Australia’s Prime Minister Tony Abbott has warned a regional counter terrorism summit that Islamic State terrorists are coming with a “simple message, submit or die.”
Speaking in the New South Wales state capital Sydney, he said: “Daesh [IS] is coming, if it can, for every person and for every government with a simple message: ‘Submit or die’. You can’t negotiate with an entity like this, you can only fight it.
“This is not terrorism for a local grievance, this is terrorism with global ambitions.”
ABC News reports the two-day meeting includes ministers from 25 countries, including Malaysia, Singapore, Japan, Laos, Vietnam, France, US and New Zealand.
Mr Abbott said the main challenge was working out how to stop young people from joining jihadist terror groups, which he said would be the work of the conference.
“We need idealistic young people to appreciate that joining this death cult [IS] is an utterly misguided and wrong-headed way to express their desire to sacrifice,” he said.
Indonesia’s ambassador to Australia agreed. He said his country is working to de-radicalise returning foreign fighters, but has warned that the threat is rapidly rising. The world’s most populous Muslim nation is wrestling, like Australia, with how to deal with hundreds of citizens who have travelled to the Middle East to join Islamic State.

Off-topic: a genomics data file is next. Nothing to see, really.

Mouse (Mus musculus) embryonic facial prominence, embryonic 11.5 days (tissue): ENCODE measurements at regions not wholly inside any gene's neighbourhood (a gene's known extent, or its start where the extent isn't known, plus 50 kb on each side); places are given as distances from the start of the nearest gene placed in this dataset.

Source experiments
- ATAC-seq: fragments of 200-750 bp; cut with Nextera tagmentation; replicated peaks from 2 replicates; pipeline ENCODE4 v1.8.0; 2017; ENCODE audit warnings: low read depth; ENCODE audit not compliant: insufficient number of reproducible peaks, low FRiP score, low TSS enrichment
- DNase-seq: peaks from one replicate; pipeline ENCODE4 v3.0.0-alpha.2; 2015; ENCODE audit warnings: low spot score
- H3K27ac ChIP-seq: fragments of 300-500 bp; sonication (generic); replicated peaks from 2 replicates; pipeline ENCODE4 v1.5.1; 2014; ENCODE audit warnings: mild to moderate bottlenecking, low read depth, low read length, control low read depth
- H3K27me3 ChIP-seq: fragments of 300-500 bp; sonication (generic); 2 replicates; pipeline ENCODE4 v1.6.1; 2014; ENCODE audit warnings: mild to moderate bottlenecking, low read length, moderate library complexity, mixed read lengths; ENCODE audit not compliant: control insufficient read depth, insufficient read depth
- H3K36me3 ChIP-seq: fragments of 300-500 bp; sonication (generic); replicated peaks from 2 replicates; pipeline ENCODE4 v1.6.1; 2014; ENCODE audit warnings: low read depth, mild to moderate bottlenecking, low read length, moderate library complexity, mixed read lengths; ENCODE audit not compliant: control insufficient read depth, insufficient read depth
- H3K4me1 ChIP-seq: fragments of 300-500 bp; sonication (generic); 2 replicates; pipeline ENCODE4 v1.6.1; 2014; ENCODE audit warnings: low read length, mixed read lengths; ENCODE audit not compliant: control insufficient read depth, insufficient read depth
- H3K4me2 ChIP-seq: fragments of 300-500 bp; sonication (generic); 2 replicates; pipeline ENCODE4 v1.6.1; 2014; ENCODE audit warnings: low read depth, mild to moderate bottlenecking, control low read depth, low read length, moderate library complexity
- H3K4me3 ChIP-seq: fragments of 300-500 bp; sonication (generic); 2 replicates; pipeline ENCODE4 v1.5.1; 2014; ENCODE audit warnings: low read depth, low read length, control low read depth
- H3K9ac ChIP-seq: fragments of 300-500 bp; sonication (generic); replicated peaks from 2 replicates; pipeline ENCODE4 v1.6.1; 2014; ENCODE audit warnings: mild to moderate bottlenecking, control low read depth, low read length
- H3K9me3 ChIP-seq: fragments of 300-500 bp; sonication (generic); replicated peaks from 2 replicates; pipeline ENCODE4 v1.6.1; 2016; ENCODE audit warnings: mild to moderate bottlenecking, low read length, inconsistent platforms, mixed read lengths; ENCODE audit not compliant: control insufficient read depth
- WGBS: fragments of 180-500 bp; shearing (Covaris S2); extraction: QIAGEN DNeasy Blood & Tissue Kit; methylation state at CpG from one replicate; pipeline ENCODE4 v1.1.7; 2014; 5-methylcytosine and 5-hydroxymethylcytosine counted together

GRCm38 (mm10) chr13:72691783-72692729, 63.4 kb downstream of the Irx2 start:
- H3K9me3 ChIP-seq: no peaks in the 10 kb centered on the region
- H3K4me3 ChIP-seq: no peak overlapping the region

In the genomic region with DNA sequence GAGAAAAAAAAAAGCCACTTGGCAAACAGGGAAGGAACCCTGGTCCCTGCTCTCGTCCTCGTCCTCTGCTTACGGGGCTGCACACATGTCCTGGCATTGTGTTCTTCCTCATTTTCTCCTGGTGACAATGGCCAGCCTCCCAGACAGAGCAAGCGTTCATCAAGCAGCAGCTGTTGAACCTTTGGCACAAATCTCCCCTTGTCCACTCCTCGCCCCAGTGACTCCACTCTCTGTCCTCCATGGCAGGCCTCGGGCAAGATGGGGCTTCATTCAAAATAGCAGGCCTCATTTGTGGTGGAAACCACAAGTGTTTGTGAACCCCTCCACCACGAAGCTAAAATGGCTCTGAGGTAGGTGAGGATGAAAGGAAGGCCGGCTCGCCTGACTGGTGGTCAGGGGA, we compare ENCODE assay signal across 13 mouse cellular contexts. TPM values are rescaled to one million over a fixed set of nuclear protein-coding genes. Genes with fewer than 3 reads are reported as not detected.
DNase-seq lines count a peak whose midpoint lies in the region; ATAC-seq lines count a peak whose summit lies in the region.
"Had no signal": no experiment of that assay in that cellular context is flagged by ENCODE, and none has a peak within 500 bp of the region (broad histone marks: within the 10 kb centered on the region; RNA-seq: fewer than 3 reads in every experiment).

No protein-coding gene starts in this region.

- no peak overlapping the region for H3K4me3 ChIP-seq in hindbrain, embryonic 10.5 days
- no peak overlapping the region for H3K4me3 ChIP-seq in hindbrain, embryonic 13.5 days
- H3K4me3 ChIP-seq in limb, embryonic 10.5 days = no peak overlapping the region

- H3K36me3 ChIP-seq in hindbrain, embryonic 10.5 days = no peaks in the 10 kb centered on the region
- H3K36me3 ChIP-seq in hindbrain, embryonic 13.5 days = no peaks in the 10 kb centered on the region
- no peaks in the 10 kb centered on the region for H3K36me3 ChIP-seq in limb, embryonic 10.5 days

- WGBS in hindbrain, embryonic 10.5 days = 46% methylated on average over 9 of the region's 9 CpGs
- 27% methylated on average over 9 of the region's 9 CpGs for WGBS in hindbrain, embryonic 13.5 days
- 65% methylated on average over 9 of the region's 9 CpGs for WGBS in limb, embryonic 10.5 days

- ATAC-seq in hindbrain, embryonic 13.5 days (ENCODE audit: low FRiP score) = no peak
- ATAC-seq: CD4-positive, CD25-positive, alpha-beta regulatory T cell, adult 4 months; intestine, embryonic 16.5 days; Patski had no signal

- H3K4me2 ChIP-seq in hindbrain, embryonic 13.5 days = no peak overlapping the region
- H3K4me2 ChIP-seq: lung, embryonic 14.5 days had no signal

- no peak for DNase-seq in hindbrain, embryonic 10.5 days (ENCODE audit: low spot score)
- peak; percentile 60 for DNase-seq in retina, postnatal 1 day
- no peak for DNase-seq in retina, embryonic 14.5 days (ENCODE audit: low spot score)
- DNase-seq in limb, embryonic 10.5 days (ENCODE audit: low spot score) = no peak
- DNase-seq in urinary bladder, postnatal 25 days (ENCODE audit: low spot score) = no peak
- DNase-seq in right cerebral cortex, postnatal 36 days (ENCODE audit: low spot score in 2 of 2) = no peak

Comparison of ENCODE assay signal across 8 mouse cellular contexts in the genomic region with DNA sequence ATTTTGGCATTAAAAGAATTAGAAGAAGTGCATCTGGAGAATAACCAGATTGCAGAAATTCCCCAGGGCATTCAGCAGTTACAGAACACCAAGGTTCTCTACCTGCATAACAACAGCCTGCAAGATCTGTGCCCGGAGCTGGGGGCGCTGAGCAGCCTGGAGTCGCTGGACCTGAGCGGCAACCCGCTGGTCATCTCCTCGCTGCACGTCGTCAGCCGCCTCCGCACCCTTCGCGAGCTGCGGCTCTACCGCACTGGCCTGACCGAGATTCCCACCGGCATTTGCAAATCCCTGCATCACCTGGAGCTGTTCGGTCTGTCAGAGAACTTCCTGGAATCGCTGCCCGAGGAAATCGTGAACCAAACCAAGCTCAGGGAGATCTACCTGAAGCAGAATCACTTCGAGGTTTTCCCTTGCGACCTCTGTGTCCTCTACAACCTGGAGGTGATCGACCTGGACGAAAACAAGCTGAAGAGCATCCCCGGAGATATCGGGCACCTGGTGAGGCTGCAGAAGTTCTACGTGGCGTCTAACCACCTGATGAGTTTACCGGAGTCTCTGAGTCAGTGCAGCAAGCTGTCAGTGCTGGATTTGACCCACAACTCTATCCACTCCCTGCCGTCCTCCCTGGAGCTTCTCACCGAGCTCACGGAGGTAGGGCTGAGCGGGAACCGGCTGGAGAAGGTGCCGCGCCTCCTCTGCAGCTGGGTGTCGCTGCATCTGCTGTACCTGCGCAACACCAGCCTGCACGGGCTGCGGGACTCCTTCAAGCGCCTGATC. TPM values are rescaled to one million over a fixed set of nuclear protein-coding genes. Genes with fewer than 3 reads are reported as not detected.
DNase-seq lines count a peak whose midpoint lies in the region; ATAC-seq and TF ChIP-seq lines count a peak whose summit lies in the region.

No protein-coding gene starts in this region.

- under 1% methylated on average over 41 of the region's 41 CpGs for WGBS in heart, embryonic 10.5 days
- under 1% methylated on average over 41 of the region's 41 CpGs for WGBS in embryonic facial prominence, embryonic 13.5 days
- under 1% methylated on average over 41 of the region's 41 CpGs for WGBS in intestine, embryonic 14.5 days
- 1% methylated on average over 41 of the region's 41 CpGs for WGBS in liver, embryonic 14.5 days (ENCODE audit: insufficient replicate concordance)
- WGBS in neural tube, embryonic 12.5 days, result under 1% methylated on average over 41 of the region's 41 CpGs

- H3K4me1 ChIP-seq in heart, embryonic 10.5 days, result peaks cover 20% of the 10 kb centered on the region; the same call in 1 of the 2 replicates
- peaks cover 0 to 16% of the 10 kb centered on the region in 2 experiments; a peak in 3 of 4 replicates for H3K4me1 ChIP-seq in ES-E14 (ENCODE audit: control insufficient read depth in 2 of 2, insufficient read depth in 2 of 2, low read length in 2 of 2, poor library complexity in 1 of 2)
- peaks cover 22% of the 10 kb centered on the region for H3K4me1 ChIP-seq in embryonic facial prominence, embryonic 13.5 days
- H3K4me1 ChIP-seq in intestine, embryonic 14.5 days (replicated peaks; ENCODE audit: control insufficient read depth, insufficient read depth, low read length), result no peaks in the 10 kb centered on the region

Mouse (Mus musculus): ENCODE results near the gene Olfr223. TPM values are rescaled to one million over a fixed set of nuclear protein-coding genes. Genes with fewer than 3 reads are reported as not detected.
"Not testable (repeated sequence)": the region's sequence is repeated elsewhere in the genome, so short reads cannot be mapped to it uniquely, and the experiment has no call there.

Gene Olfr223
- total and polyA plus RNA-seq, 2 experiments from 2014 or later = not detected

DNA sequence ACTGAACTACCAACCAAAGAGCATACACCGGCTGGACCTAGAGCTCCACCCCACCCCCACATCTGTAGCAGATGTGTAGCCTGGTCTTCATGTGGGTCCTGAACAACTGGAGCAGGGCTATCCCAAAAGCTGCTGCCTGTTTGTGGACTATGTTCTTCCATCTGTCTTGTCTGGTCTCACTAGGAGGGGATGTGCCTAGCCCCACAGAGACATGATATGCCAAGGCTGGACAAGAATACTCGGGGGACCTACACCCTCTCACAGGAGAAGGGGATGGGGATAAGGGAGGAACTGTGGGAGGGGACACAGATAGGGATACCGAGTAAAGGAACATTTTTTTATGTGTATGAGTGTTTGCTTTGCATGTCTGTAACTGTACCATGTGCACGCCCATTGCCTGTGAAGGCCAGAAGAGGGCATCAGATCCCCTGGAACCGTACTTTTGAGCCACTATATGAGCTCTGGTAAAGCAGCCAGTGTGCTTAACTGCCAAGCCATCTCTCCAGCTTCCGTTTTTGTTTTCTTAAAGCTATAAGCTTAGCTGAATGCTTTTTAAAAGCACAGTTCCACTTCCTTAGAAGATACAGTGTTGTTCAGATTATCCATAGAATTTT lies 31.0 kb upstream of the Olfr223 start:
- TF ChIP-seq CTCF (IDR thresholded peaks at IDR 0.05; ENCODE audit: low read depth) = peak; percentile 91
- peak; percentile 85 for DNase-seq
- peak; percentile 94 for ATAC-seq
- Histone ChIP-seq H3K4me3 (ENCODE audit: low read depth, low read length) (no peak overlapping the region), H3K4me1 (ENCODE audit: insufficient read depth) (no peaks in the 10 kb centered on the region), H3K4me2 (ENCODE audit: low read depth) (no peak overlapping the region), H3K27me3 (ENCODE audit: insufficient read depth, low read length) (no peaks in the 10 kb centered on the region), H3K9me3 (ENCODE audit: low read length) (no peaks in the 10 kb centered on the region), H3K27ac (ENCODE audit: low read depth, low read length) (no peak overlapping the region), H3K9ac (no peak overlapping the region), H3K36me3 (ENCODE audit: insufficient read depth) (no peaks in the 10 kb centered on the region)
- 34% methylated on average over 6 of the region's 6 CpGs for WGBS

The comments from Nadjib Riphat Kesoema included his view that the conference was not only vital for the region and “not only important for Indonesia or Australia”.
“We have to talk with our neighbouring countries about this and we have to find solutions,” he told AAP. Mr Kesoema said the threat from Islamic State was “becoming more and more of a concern in Indonesia”.
“We try to do our best,” he said. “We try to de-radicalise those people who are coming back.”
Amid concern about the domestic impact of jihadist groups, Australia has introduced new national security measures including criminalising travel to terror hotspots and giving extra funding to police and security agencies.
The Australian government recently announced plans to table laws to remove citizenship from dual nationals who support extremist groups.
Mr Abbott’s remarks come after US President Barack Obama approved sending up to 450 more military personnel to Iraq to train forces fighting IS.
Australia currently has around 530 troops in Iraq.
Around 200 of them are special forces from 2 Commando Regiment, while the remainder are regular troops stationed at Taji, north of Baghdad. Together with 140 New Zealand soldiers, their role is a “behind the wire” on-base mission to train Iraqi army units.
The special forces are due to return to Australia in coming months, while the training mission is a two-year commitment which the Prime Minister promised to review after 12 months.
Australia joined the international effort to defeat IS militants last September.
The Royal Australian Air Force (RAAF) is also involved, with six F/A18 fighter jets, a surveillance aircraft, a refueller, and 400 military support staff based in the United Arab Emirates.
Mr Abbott has not ruled out reinforcing those troops and air assets.
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